Friday, October 07, 2016

Born to Run by Bruce Springsteen

Sailed through this, enjoying it all.   That said, the first 150 pages are best: something about his childhood and adolescence, and the Freehold/Jersey Shore years rings more true than his professional narrative.  Maybe he's more guarded, since he became very famous very quickly, and was plagued by fame (without riches) for the first ten years of his celebrity.

I liked his splendid summary about legendary rock stars and their early deaths - "Aging is scary but fascinating."  His summary?  "The exit in a blaze of glory is bullshit."(p. 214)  His analysis about learning the limitations of his own singing voice and transcending them was also great (p.  494)

His wise decision to seek analysis to help him through depression does not make the most interesting reading:  there is a lot of inner-child speak and other junk.

Later in the book, he assumes his more bloviated gospel-preacher voice, and tends to philosophize generally and use some of his more obvious song metaphors, rather than provide details. Still, for a notoriously private individual who perversely gives so much of himself publically in performance, the book showed me important stuff in his life.

the "Chapter and verse" spotify playlist is great - not as much for the Springsteen songs themselves (who hasn't heard them? and a million times?) as for the 100 or so songs by other artists that were crucial to him.

Monday, September 12, 2016

The Sympathizer by Viet Thanh Nguyen

A heavy book-- the second half really picks up.

It's heavy because it threatens to be so many other books -- an immigrant experience book, a war book, a spy book -- on the way in the end to be a much more philosophical book about existence and doubleness and memory.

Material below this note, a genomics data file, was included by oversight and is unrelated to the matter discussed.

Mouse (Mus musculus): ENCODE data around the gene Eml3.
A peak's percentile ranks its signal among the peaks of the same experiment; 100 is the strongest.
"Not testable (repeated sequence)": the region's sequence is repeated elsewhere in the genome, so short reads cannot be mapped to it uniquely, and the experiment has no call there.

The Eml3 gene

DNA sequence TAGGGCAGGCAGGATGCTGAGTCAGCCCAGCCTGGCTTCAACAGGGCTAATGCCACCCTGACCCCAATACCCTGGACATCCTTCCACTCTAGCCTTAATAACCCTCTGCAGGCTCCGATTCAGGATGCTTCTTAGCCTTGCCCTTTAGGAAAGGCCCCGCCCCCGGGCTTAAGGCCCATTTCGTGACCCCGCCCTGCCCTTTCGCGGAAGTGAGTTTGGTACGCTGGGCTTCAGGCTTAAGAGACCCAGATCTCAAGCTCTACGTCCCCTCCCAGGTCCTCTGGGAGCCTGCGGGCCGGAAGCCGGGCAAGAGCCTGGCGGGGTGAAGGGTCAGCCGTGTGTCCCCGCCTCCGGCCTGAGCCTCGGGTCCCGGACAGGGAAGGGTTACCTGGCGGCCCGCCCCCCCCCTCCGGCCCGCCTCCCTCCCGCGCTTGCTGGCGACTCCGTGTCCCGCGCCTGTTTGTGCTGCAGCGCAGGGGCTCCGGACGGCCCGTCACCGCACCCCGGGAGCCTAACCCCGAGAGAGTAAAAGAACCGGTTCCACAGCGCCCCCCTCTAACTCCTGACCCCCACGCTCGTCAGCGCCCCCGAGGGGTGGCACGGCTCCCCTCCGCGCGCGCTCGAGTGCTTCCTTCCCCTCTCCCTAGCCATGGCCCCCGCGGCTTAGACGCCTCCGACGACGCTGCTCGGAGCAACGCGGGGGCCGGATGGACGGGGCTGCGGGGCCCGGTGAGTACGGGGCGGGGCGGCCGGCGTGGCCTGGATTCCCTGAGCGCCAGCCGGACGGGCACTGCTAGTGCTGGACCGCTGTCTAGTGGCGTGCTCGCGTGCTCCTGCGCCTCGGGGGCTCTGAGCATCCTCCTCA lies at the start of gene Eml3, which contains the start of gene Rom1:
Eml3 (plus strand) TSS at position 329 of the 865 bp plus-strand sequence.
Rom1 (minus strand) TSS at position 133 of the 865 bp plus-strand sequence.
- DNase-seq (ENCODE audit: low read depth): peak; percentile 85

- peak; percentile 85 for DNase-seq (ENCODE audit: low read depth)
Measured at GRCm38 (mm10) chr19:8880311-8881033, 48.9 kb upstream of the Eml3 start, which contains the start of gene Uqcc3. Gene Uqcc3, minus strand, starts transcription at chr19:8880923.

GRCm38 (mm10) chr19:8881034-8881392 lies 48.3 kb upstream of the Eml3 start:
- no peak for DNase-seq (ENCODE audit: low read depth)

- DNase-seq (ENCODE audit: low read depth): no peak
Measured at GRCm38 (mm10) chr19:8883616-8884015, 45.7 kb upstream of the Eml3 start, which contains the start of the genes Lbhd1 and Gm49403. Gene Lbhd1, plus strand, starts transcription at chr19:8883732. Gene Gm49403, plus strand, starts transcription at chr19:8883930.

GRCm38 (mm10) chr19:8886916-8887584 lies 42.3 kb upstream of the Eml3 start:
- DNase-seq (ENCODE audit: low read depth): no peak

And a truly pentrating look at the past fifty years from inside a Vietnamese mind.

Friday, August 19, 2016

Straight Man by Richard Russo

Funny as ever fourth time around.  Well, perhaps a tad more painful.  But maybe that makes it more funny? William of Occam would probably disagree.

Tuesday, August 16, 2016

The Lives of Others by Neel Mukherjee

great sprawling multigenerational novel of the Ghosh family of Calcutta.  Mukherjee writes brilliant, close description of both the natural world and the inner emotional lives of his characters.

Cat's Cradle by Kurt Vonnegut, Jr.

great worldview but a little lame on characters and plot.   teeming with great ideas.  quick and easy to read.  easy to see why it's a favorite of adolescents.

Thursday, July 14, 2016

Heat & Light by Jennifer Haigh

Exceedingly well-written, burnished totally boring novel about fracking and its effect on persons, peoples, communities.  There's something about that evenly-spread "American" third person omniscient narrator voice that I loathe, mixed in with pious liberal journalistic info.